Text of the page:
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I wrote this test script:



# On first run, the supplied settings block is appended to the supplied config
# file surrounded by comments ("# build START" and "# build END").
# On subsequent runs, the lines in between the two comments will be replaced
# by the provided settings block.
config-insert () {
    awk='BEGIN { p = 1; o = 1; }
        $0 ~ "^# " m " START" { p = 0; if (o) output(); o = 0; }
        $0 ~ "^# " m " END"{ p = 1; next }
        END { if (o) output(o); }
        { if (p) print $0; }
        function output() { print "# " m " START\n" s "\n# " m " END"; }'
    awk -v m="$build_message" -v s="$settings" $awk $file > $file

config-insert "setting block" testfile

When I run it, I get a weird error:

awk: cmd. line:1: BEGIN blocks must have an action part

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Any particular reasons you want to write awk like that? awk is not bash and does not conform to expansions you'd expect in bash. Also, note that you are redirecting the output of a file to the same file. –  jaypal singh Apr 20 '14 at 19:03
Like what? How would you write it? –  mattalxndr Apr 21 '14 at 2:17
I cannot write code looking at the code. If you can put some sample input data and your expected output, then may be I can. –  jaypal singh Apr 21 '14 at 2:20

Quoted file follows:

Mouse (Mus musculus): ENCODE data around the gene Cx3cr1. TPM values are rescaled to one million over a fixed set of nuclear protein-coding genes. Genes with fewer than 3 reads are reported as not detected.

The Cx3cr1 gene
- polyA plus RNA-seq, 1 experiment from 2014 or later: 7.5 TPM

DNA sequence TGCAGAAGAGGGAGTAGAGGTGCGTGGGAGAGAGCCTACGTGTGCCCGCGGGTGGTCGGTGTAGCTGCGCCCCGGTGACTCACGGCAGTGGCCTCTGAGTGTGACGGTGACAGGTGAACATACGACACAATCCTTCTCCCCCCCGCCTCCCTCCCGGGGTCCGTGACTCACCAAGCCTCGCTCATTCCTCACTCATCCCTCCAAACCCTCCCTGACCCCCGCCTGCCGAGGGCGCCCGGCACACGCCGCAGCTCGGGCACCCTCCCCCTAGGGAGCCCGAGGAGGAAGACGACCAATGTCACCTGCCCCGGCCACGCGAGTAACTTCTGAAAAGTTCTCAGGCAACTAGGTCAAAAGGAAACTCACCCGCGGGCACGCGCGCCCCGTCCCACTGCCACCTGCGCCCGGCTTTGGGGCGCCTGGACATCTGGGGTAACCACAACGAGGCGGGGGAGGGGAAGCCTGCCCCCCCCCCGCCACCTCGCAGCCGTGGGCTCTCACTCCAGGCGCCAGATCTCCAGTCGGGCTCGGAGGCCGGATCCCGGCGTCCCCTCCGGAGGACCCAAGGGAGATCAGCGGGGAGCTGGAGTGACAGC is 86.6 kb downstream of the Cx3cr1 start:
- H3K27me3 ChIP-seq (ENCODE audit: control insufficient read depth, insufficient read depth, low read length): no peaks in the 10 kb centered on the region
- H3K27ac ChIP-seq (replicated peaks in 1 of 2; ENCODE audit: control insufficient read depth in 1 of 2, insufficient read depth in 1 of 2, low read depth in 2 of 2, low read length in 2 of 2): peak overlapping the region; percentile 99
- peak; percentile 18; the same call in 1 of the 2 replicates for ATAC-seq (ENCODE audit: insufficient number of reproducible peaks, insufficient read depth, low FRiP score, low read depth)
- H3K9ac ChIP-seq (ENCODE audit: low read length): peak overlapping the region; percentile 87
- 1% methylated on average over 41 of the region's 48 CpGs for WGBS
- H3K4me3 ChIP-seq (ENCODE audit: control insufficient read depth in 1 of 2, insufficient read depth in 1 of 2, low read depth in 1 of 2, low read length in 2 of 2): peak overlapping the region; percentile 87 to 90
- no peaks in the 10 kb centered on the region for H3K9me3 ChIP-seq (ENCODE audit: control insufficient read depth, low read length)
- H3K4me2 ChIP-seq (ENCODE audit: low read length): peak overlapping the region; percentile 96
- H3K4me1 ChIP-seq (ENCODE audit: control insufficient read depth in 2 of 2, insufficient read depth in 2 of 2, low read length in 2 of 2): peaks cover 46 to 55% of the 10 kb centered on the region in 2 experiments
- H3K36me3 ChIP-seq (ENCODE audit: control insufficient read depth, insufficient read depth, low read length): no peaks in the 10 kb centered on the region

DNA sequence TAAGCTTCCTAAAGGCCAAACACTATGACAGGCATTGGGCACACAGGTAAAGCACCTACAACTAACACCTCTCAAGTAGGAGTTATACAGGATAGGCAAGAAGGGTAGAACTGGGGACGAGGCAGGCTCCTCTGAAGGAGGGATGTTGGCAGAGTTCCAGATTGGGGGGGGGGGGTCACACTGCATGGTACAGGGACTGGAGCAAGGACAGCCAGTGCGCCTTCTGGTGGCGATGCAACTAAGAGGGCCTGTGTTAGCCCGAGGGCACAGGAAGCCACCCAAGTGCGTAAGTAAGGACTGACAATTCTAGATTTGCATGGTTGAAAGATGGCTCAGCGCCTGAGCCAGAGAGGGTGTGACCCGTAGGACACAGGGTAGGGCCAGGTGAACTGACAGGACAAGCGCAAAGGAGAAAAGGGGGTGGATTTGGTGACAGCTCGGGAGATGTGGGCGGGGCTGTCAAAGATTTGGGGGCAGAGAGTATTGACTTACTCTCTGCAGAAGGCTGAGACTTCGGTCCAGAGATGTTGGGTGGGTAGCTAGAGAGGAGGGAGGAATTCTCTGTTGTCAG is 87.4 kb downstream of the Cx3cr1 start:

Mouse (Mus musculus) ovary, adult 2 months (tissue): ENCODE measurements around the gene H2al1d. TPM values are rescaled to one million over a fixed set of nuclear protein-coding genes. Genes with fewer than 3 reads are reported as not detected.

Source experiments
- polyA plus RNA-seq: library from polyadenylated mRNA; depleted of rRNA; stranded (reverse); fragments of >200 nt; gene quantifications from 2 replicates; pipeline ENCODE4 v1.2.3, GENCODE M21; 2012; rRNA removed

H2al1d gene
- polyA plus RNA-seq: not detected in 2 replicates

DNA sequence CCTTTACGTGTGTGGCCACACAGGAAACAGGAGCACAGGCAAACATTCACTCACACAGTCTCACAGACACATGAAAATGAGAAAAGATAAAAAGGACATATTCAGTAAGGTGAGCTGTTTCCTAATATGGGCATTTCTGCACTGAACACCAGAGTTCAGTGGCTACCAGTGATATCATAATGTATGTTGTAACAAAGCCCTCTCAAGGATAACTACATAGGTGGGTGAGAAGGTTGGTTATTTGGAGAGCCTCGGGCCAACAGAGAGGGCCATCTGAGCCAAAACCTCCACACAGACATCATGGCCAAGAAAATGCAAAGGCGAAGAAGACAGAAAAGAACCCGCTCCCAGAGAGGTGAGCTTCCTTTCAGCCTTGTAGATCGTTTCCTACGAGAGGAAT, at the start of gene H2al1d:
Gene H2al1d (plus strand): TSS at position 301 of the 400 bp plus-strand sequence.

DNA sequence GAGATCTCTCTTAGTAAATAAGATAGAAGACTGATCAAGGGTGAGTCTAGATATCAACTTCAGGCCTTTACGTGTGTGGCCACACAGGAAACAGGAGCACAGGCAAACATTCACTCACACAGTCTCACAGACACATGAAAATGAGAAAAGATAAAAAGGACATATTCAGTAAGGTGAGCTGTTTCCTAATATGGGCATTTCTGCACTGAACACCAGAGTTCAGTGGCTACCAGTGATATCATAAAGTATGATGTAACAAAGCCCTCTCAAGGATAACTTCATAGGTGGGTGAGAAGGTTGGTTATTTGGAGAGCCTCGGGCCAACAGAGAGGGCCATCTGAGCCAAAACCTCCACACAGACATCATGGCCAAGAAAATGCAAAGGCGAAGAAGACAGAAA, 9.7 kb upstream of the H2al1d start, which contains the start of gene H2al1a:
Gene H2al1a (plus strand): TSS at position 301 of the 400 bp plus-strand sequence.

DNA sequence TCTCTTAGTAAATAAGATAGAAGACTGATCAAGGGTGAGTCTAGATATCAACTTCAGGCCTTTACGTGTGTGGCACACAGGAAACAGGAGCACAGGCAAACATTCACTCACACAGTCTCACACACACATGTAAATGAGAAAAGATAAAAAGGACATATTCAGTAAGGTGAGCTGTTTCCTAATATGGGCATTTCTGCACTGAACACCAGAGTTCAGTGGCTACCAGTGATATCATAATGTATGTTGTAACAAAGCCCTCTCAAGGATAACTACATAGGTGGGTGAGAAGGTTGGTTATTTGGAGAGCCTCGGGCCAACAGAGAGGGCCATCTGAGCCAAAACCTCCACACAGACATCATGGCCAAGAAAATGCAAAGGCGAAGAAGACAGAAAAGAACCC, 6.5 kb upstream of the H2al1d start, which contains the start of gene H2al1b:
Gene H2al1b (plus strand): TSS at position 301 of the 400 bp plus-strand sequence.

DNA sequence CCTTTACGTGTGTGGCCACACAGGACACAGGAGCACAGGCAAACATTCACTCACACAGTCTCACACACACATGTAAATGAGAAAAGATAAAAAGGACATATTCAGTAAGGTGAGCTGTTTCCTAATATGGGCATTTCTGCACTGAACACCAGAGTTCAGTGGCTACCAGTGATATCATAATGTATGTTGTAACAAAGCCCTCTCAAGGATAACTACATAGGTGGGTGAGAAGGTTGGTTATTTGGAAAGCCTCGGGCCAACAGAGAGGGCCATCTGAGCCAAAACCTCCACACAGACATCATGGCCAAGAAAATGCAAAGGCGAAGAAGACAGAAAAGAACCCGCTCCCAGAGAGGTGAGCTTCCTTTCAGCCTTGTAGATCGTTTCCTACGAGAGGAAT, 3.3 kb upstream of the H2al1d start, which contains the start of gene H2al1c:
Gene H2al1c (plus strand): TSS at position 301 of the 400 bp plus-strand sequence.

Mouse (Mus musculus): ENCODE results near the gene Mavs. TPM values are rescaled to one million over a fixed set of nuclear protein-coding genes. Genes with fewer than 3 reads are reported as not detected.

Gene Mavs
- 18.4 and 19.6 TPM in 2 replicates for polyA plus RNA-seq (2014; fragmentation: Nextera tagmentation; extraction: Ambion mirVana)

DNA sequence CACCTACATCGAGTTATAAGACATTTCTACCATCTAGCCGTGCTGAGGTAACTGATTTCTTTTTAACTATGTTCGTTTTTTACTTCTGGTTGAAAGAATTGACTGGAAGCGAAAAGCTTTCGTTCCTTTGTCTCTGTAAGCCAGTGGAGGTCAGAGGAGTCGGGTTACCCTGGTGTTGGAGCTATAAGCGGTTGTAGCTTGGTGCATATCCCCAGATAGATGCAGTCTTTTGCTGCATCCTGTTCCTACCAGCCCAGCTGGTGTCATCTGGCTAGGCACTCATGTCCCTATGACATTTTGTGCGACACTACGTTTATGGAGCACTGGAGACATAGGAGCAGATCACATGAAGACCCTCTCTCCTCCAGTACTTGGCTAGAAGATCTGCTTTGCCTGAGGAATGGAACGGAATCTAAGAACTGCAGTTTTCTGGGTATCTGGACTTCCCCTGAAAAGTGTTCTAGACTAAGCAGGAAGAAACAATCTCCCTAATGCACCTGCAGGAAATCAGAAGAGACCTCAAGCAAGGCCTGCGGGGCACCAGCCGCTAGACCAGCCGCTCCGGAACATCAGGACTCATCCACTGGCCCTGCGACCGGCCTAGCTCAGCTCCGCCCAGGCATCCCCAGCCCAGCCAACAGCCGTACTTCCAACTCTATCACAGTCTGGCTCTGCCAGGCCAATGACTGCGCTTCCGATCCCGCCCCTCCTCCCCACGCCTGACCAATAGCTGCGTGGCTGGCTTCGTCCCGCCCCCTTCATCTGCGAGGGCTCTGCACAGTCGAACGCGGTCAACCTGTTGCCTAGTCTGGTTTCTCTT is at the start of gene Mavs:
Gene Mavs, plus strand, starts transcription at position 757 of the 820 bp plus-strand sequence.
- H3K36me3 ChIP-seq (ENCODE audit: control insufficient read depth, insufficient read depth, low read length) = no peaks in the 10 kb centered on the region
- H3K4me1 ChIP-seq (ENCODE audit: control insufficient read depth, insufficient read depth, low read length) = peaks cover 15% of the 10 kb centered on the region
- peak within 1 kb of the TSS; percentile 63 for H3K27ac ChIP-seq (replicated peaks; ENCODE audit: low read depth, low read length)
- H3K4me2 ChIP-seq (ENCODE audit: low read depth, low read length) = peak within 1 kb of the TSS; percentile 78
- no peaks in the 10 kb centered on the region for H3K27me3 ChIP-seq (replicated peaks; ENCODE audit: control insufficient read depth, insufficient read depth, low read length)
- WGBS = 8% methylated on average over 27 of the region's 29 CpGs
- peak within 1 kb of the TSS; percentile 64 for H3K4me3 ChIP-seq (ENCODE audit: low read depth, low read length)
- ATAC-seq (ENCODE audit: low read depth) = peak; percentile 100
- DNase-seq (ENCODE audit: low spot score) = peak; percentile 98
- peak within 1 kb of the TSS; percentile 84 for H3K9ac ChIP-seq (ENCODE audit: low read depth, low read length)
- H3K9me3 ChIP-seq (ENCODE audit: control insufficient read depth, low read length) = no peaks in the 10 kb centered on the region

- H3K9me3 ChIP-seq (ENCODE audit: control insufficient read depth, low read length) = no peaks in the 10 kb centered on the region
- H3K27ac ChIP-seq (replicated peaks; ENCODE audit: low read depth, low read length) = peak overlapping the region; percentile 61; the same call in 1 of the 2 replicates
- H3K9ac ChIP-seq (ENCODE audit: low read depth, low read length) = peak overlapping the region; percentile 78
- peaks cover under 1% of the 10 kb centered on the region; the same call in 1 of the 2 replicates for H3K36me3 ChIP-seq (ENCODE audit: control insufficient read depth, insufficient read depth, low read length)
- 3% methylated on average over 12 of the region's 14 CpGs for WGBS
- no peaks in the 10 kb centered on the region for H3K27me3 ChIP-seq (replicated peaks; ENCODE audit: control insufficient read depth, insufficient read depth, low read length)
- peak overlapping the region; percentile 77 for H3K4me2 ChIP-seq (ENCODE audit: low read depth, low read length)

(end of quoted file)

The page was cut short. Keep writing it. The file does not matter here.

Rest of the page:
@JS웃 I'm not asking you to rewrite the code. My question is, when you said "Any particular reasons you want to write awk like that?", what aspect of the way I wrote awk are you referring to? –  mattalxndr Apr 21 '14 at 4:03
Assigning awk syntax to a variable called awk and then calling that variable inside awk is what I was referring to. –  jaypal singh Apr 21 '14 at 4:11

2 Answers 2

up vote 2 down vote accepted

Put $awk in quotes:

awk -v m="$build_message" -v s="$settings" "$awk" "$file"
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Not in single quotes, please. –  devnull Apr 20 '14 at 18:54
Double quotes make a single parameter with the entire value of $awk. Single quotes make a single string whose value is literally $awk. No quotes make a series of parameters for each word in the value of $awk. –  poolie Apr 21 '14 at 4:14

The shell is eating your quotes. Typically when I get to problems like this with awk/bash/sed scripting I resort to a temp file.

    echo ${awk} >${tempfile}       
    awk ...  -f ${tempfile} ...
    rm ${tempfile}

Depending on degree of security you want, you might use mktemp to make the directory rather than the file.

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